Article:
I find it very interesting that all the Romney-haters out there have been licking their chops at the prospect that Romney might lose Michigan; suggesting if he loses his “home state,” his campaign is over. In fact, Gingrich recently suggested that it takes winning your home state to win the nomination, “Given the chaos of this race, I’m not willing to say anything, but I think it’s extraordinarily important to win your home state.”
Meanwhile, a candidate like Gingrich — who has not won a state since South Carolina a month and a half ago and has managed an average of 13.25% of the votes in every primary since — is still considered to have a viable campaign.
Or Rick Santorum — who won two states a month ago, a third that didn’t matter and tied with Romney in a fourth state; not to mention the fact that he has no money and no ground game; moreover, he relies on the same anti-Republican pro-Obama strategies that the DNC, union Democrats, Michael Moore and the Daily Kos have all employed — is still considered to have a viable campaign.
Or Ron Paul — who has not won any states, and not expected to win any states — is still considered to have a viable campaign.
But Romney won Michigan. And he won Arizona too. As a matter of fact, Romney won Maine two weeks ago. And these states all matter. He’s seen at minimum 49 new delegates to a total of 19 delegates for the rest of the GOP field… combined.
Now that Romney won his “home state,” something interesting happened. The pundits are reaching into their dictionaries and looking up the definition of “home state.” On Fox News, Megyn Kelly debated with her co-anchor covering the election whether Michigan was really Romney’s “home state,” or his “native state.” Apparently, when you’ve already won your home state, it needs more scrutiny in the hopes that it can be redefined so the candidate is saddled with another “must win” scenario. So, Romney winning Michigan wasn’t good enough. Now, Romney must win his home state of Massachusetts, or as I am sure we’ll hear the so-called experts say, “his campaign is over.”
Rick Santorum, from Pennsylvania, was born in Virginia. Ron Paul, from Texas, was born in Pennsylvania. And Newt Gingrich, who currently lives in Virginia (where he is not on the ballot) is from Georgia, and was also born in Pennsylvania. Assuming the same standard is applied to the rest of the GOP field, Virginia, Georgia, Texas and Pennsylvania are “must wins.” Now, I’m not willing to say anything, but I think it’s extraordinarily important to win your home state, native state and the state in which you currently reside.
Another way the anti-Romney crowd is trying to spin his two wins today, is by suggesting that his easy Michigan win was not so easy. Furthermore, he won the state in 2008 by a 9.2 point margin, and in 2012 only a 3.1 point margin.
They purposely omit that Romney got 72,201 more voters in Michigan in 2012 than he did in 2008. Yes, that’s true. More people pulled the level for Romney in 2012 than did in 2008. The fact that the rest of the GOP field is weaker than it was three years ago has caused the the anti-Romney crowd (and the Democrats) to coalesce around his strongest opponent, Santorum, which lowered the margin. But in real numbers, Romney improved.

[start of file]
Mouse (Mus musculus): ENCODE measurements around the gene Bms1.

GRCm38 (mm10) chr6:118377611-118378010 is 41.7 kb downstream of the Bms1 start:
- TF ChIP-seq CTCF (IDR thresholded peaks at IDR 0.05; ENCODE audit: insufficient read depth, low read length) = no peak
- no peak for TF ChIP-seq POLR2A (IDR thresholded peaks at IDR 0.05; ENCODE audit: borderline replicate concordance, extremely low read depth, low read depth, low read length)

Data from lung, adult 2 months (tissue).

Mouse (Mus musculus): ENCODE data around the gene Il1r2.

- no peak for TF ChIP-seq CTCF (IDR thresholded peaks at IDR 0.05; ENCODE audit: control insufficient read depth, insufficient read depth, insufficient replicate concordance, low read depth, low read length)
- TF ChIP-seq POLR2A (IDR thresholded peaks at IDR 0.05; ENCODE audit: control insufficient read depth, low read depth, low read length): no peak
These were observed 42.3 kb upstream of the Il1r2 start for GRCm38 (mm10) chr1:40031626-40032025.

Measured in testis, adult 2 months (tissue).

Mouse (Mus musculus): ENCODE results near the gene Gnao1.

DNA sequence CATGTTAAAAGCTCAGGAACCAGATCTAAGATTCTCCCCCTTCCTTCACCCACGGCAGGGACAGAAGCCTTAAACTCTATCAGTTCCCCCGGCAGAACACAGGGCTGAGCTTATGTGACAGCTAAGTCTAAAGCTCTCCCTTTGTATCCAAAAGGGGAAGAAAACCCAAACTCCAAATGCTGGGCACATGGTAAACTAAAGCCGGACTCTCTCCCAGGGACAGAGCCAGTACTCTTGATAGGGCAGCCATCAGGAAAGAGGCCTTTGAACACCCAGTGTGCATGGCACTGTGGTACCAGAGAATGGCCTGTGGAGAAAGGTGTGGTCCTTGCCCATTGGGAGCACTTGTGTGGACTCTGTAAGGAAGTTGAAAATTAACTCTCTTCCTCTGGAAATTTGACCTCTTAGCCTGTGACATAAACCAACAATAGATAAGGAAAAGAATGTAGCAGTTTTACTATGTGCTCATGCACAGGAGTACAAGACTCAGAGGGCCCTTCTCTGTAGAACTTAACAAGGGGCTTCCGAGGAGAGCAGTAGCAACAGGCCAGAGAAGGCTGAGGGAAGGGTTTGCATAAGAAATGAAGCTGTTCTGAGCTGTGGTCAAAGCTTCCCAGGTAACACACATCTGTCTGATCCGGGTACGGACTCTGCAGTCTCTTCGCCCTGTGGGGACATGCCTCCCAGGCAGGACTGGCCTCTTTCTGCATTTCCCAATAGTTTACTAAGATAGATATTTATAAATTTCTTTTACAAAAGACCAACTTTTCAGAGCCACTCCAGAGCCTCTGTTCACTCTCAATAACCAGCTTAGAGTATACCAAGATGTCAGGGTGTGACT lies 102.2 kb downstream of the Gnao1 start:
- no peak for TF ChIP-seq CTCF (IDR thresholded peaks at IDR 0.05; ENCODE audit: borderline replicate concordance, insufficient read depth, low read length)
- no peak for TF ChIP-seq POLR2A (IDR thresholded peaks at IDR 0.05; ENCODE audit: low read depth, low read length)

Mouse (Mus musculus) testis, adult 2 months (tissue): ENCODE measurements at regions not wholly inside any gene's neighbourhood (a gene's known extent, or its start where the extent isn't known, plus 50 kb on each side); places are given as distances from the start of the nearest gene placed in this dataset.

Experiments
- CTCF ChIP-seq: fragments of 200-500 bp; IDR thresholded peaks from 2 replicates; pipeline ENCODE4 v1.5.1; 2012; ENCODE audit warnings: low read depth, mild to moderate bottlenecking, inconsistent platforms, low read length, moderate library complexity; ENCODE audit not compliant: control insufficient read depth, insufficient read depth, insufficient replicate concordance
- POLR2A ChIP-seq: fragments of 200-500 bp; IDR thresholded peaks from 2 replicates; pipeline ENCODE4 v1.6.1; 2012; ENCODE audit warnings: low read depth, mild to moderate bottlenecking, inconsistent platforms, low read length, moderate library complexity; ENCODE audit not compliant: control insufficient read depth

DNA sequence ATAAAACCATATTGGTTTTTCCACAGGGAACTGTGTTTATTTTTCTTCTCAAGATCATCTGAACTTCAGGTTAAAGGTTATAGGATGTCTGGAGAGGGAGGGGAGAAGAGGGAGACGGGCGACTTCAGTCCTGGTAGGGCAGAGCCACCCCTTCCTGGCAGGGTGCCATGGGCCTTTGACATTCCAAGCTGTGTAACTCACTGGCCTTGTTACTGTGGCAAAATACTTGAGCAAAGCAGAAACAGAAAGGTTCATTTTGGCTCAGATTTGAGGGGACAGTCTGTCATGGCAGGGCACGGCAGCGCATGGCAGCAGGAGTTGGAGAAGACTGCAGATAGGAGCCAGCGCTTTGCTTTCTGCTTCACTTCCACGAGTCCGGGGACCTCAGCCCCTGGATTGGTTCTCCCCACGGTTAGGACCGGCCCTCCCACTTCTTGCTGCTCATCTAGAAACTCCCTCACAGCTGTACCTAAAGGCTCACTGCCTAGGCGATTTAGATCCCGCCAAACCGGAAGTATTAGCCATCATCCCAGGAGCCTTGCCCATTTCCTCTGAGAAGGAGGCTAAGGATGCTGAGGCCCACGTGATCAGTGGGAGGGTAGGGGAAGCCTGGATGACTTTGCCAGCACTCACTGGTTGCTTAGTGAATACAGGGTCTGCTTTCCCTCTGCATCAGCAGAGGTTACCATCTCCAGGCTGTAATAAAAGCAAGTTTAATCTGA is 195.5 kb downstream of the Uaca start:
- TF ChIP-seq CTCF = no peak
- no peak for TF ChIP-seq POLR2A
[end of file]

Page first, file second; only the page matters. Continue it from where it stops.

Michigan in 2008 = Romney had 338,316 votes
Michigan in 2012 = Romney has 410,517 votes
Romney improved his vote tally by 72,201 votes
Not only did Romney increase the number of votes he received in Michigan, he did the same in Arizona too.
Arizona in 2008 = Romney had 186,838 votes
Arizona in 2012 = Romney has 216,782 votes
Romney improved his vote tally by 29,944 votes
In addition, the pundits purposely omit that Romney got 34.5% of the Arizona vote in 2008… and 47.3% in 2012.
Furthermore, if you look at both the states, Romney actually increased his percentage by 6.7 points. All in all, between Arizona and Michigan, Romney increased his real numbers by 102,145 votes.
Even the best spinmeisters can’t make over 100,000 new votes in two states a bad thing for the candidate who leads in the polls, in states won, in popular vote, in delegates, in money and in organization. I suppose the new line will be that if Romney doesn’t win his “home state” of Massachusetts by more than 10 points, or fails to get 51.5% of the vote or gets fewer than 255,000 votes like he did in 2008… then “his campaign is over.”
But what is most striking about Romney’s big day today is that he won in spite of the Democrat electioneering that was fueled by Rick Santorum’s approved robo-calls in conjunction with the DNC, union Democrats, Michael Moore and the Daily Kos… that, quite unapologetically, pandered for the 53% of the Democrat votes he received. We know that Santorum is a pro-union anti-right to work big government Republican, but this was a new low.
But Romney won anyway. He won with women, Catholics, “Conservatives,” younger voters, older voters, better educated voters and higher income voters. If he can replicate what he did in Michigan and Arizona during next week’s Super Tuesday primary election, then he should give reason for the pundits to finally say of the rest of the GOP field that their “campaign is over.”